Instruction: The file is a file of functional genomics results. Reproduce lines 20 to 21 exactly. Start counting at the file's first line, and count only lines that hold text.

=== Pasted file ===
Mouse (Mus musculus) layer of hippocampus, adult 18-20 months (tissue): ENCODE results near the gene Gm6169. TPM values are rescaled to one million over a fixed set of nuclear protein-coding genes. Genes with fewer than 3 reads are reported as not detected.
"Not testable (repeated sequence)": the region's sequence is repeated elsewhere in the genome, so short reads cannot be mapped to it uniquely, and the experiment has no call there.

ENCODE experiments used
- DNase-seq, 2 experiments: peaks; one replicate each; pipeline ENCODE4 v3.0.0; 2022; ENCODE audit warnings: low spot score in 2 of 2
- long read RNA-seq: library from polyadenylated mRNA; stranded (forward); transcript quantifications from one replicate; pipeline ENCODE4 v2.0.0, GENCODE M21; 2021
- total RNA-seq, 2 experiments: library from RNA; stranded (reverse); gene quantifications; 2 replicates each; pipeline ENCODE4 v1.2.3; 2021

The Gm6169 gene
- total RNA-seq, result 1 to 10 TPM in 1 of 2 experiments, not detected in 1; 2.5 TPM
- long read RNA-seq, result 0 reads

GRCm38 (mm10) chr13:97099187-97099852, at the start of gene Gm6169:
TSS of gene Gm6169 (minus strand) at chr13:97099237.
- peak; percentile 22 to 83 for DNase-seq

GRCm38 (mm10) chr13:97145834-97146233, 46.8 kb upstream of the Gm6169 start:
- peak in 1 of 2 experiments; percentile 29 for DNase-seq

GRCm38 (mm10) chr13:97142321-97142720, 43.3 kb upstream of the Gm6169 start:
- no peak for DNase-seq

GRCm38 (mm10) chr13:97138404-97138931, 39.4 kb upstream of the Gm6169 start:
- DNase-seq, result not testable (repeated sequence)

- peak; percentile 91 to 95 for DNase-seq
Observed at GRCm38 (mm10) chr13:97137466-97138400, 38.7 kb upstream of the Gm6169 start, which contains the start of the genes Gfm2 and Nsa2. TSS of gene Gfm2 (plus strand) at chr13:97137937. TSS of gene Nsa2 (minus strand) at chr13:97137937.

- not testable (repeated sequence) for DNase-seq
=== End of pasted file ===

Observed at GRCm38 (mm10) chr13:97137466-97138400, 38.7 kb upstream of the Gm6169 start, which contains the start of the genes Gfm2 and Nsa2. TSS of gene Gfm2 (plus strand) at chr13:97137937. TSS of gene Nsa2 (minus strand) at chr13:97137937.

- not testable (repeated sequence) for DNase-seq